The severe materials applied to the surface of The City are designed to appear unaffected by their surroundings. These are buildings that want to be seen as being solid and unaltered by the weather, time and the markets. By making building elements out of cake we are allowing for their colours to continue to evolve once the building has been completed. To initially explain the ways in which the materials of financial institutions may be replaced by cake we will illustrate three structures, the inwards facing Bank of England, the transparent Rothschild HQ and the tapered Shard. Initially the process involved in re-making these buildings out of cake materials represents the fragility and elements of chance within the banks and financial buildings, and tackle their solidity and standoffishness. Further studies will examine how fragility and mutability will allow the colours to change over time.

The walls of the bank of England will be made from marble cake. The heavy, thick walls that front the Bank are unnecessary and detrimental to the public realm. Neither the protection, nor the facelessness is required in the modern age. The transmutation of these facades into cake will allow for the building to be more sensitive to its surrounds.

The slick glass of the Shard is designed to look like it is unaffected by the weather. Making the fa├žade of the structure from marbled icing allows it to submit to the elements and celebrate its vulnerability.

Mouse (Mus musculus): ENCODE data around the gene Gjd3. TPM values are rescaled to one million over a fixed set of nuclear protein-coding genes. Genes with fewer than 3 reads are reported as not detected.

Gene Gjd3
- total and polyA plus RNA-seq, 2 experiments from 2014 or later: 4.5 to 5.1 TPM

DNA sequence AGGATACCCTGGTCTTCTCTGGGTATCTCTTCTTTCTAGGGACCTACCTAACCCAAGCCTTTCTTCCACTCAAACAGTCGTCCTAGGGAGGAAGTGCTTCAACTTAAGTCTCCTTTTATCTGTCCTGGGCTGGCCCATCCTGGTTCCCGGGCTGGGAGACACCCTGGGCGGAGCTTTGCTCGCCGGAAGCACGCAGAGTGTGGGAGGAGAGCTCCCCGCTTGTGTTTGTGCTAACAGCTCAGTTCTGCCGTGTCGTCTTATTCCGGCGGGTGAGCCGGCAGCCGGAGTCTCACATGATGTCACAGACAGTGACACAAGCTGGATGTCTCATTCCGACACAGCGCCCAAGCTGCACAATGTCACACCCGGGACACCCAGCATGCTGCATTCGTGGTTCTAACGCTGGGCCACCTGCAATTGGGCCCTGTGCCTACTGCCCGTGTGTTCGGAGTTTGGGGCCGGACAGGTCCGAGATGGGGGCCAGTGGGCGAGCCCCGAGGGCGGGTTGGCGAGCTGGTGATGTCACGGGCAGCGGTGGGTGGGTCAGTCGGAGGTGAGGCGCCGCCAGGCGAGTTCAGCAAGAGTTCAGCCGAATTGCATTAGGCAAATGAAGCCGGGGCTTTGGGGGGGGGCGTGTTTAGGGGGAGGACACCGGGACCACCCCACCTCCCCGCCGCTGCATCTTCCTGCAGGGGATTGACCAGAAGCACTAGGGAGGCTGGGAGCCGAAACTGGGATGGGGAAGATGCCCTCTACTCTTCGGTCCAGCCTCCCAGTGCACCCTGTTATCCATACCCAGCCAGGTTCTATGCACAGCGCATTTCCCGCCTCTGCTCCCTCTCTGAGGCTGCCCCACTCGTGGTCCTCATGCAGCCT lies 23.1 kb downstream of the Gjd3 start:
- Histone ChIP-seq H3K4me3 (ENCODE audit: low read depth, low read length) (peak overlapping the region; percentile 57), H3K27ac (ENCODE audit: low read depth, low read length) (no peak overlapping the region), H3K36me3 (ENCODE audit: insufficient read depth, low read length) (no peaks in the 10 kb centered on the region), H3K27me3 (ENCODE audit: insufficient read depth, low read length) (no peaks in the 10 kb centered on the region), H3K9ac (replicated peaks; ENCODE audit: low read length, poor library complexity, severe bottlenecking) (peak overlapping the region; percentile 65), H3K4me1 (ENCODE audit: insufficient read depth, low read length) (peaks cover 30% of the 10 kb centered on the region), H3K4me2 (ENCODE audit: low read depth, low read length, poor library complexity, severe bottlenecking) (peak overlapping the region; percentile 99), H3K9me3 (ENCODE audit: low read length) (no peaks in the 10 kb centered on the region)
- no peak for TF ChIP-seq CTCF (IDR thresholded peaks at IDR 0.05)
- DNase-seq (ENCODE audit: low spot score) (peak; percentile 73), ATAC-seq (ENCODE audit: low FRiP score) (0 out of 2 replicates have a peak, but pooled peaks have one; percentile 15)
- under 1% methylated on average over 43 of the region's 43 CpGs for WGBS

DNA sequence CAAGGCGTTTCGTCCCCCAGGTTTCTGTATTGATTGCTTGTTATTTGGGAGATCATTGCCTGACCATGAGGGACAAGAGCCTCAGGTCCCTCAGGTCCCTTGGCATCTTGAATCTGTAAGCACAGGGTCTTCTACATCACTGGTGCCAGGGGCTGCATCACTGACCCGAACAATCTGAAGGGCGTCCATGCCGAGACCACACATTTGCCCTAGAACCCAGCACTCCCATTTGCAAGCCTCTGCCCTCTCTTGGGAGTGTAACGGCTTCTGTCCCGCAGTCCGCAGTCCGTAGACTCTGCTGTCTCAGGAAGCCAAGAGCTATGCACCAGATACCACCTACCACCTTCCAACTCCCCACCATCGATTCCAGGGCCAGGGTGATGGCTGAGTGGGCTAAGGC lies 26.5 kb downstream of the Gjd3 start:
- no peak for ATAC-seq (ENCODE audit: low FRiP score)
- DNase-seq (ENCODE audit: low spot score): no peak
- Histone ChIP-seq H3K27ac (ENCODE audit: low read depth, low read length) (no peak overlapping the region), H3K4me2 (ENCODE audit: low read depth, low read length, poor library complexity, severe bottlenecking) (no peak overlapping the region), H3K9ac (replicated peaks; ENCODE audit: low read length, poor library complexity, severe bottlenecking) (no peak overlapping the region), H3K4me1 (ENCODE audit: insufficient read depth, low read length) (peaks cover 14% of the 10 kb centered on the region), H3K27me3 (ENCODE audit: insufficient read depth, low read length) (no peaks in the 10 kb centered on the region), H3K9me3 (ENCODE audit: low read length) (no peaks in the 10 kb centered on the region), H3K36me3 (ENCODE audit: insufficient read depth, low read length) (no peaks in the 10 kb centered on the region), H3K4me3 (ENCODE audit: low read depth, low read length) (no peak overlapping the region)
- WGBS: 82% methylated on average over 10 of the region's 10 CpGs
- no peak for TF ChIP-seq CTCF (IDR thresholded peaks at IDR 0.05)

The new face of the Rothschild HQ will be made of reflective sugar coated almonds over a soft layer of sponge cake. The glistening surface exposes the excitement of the internal accrual of wealth while also revealing a softer and more tactile identity.

As the project progresses, new materials will add to this pantheon of cake components, and begin to suggest physiological ways in which the institutions can be reframed.

Critical Tool : Colour and Communication

We are aware that there is the danger of jumping on the bandwagon of banker-bashing, and want to make sure that the project doesn’t slip down that slope. The intention is that the solutions we discover are useful to both the institutions and to their critics. To present this research into cake components, and to sell it to both investment organisations and protesters, it is not the cake that will change, but its framing. The notion of a ‘gut reaction’ becomes very useful to explain this different framing for each party. The language of grey glass and steel may seem solid to investment companies, but it is incommunicative to protesters. A pink suit is humiliating to prisoners in Texas, yet a source of pride for a rower at Henley. The source of information on this ‘gut reaction’ comes from market research. At the same time, physiological research and hard science back it up. We will utilise colour’s ability to change purchasing patterns, eating habits and mood swings.

Research currently being carried out within marketing and advertising companies shows that people have physical and psychological reactions when exposed to different colours. Will the reds in our materials cause the same reactions as the fiery reds used in the fast food restaurant McDonalds? The use of warm colours, according to market research, can be used to increase blood pressure, anxiety and even, make people hungry. Or would blue be more appropriate?